Inferior Epigastric Artery Pseudoaneurysm Following Paracentesis in a Liver Graft Recipient: A Case Report

AUTHORS

Amir Pasha Ebrahimi 1 , Mohsen Nasiri Toosi 2 , 3 , Setareh Davoudi 3 , 4 , Ali Jafarian 1 , 3 , * , Hossein Ghanaati 3 , 5 , 6

1 Department of Surgery, Hepatobiliary and Liver Transplantation Division, Imam Khomeini Hospital, Tehran University of Medical Sciences, Tehran, Iran

2 Department of Internal Medicine, Gastroenterology Division, Imam Khomeini Hospital, Tehran University of Medical Sciences, Tehran, Iran

3 Liver Transplant Research Center, Tehran University of Medical Sciences, Tehran, Iran

4 Department of Infectious Diseases, Imam Khomeini Hospital, Tehran University of Medical Sciences, Tehran, Iran

5 Advanced Diagnostic and Interventional Radiology Research Center (ADIR), Tehran University of Medical Sciences, Tehran, Iran

6 Department of Radiology, Medical Imaging Center, Imam Khomeini Hospital, Tehran University of Medical Sciences, Tehran, Iran

How to Cite: Ebrahimi A P, Nasiri Toosi M, Davoudi S, Jafarian A, Ghanaati H. Inferior Epigastric Artery Pseudoaneurysm Following Paracentesis in a Liver Graft Recipient: A Case Report, Iran J Radiol. 2015 ; 12(3):e15517. doi: 10.5812/iranjradiol.15517v2.

ARTICLE INFORMATION

Iranian Journal of Radiology: 12 (3); e15517
Published Online: July 22, 2015
Article Type: Case Report
Received: October 21, 2013
Revised: December 15, 2013
Accepted: April 5, 2014
Crossmark

Crossmark

CHEKING

READ FULL TEXT
Abstract

Pseudoaneurysm happens when the artery wall is injured and the blood is contained by the surrounding tissues with eventual formation of a fibrous sac communicating with the artery. We report a case of a 39-year-old man with inferior epigastric artery (IEA) pseudoaneurysm after paracentesis. The pseudoaneurysm was diagnosed by Doppler ultrasound and treated by surgical intervention regarding the patient’s underlying comorbidity. IEA false aneurysm must be included in the differential diagnosis during investigation of the cause of any swelling after paracentesis. Cirrhotic patients may be more prone to this complication because of thin rectus muscle that could not confine the hematoma.

Keywords

Diagnosis Epigastric Arteries Paracentesis Pseudoaneurysm Cirrhosis

Copyright © 2015, Tehran University of Medical Sciences and Iranian Society of Radiology. This is an open-access article distributed under the terms of the Creative Commons Attribution-NonCommercial 4.0 International License (http://creativecommons.org/licenses/by-nc/4.0/) which permits copy and redistribute the material just in noncommercial usages, provided the original work is properly cited.

1. Introduction

Pseudoaneurysm happens when the artery wall is injured and the blood is contained by the surrounding tissues with eventual formation of a fibrous sac communicating with the artery. Not many case reports have been published about inferior epigastricartery (IEA) pseudoaneurysm followed by iatrogenic causes including paracentesis (1). We report a case of a 39-year-old man with IEA pseudoaneurysm after paracentesis, which was diagnosed by Doppler ultrasound and treated by surgical intervention regarding to his underlying comorbidity.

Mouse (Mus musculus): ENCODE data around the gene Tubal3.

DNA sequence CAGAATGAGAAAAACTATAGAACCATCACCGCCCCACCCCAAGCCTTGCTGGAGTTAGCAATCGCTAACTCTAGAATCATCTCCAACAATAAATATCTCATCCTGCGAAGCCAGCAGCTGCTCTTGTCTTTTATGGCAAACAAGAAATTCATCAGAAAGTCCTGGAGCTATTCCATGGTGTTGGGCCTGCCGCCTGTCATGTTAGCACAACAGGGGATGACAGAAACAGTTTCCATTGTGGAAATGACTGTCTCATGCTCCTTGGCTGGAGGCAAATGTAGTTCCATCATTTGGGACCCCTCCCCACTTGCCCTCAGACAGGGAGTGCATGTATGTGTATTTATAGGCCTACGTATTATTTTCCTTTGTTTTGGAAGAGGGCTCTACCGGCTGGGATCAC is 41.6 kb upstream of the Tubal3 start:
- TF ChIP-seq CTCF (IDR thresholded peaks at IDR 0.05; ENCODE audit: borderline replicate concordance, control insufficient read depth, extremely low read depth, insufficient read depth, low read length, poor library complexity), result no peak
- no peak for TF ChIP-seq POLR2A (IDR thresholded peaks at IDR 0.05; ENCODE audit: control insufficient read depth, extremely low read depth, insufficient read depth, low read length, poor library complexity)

2. Case Presentation

A 39-year-old man with a history of cirrhosis caused by HCV, who underwent liver transplantation 2 months ago, presented with abdominal pain and fever. Diagnostic paracentesis was performed based on clinically overt ascites. The patient was treated with antibiotics as spontaneous bacterial peritonitis (SBP) was confirmed. Because he did not respond to medical therapy, diagnostic laparoscopy and appendectomy was done for him in the next step. His symptoms did not improve and he had alternating fever. Blood and urine culture was also negative on several exams and there were no sign of pneumonia on his chest images. We decided to repeat paracentesis to confirm the control of SBP.

Paracentesis was done carefully on the site marked by ultrasound with a 16-gauge needle and semi-clear fluid was aspirated. After about 30 minutes, the patient complained of a sudden acute severe pain in his right lower quadrant (RLQ) that was triggered by coughing. In his physical examination, there was a small bulge in the RLQ, which was tender, and no thrill or bruit was detected. The patient’s hemodynamic status was stable so he was observed. Few hours later, the bulging expanded following coughs, so an abdominal ultrasound was requested to focus on the RLQ area. An abdominal wall hematoma posterior to rectus muscles was reported with no sign of herniation or arterial flow. The patient’s coagulation profile was normal except for INR of 1.5. The bulging did not expand during the next hours, he was hemodynamically stable, and the coagulation tests were normal; therefore, we only corrected the already low hemoglobin level by transfusing packed red blood cells (RBC) and the patient was observed.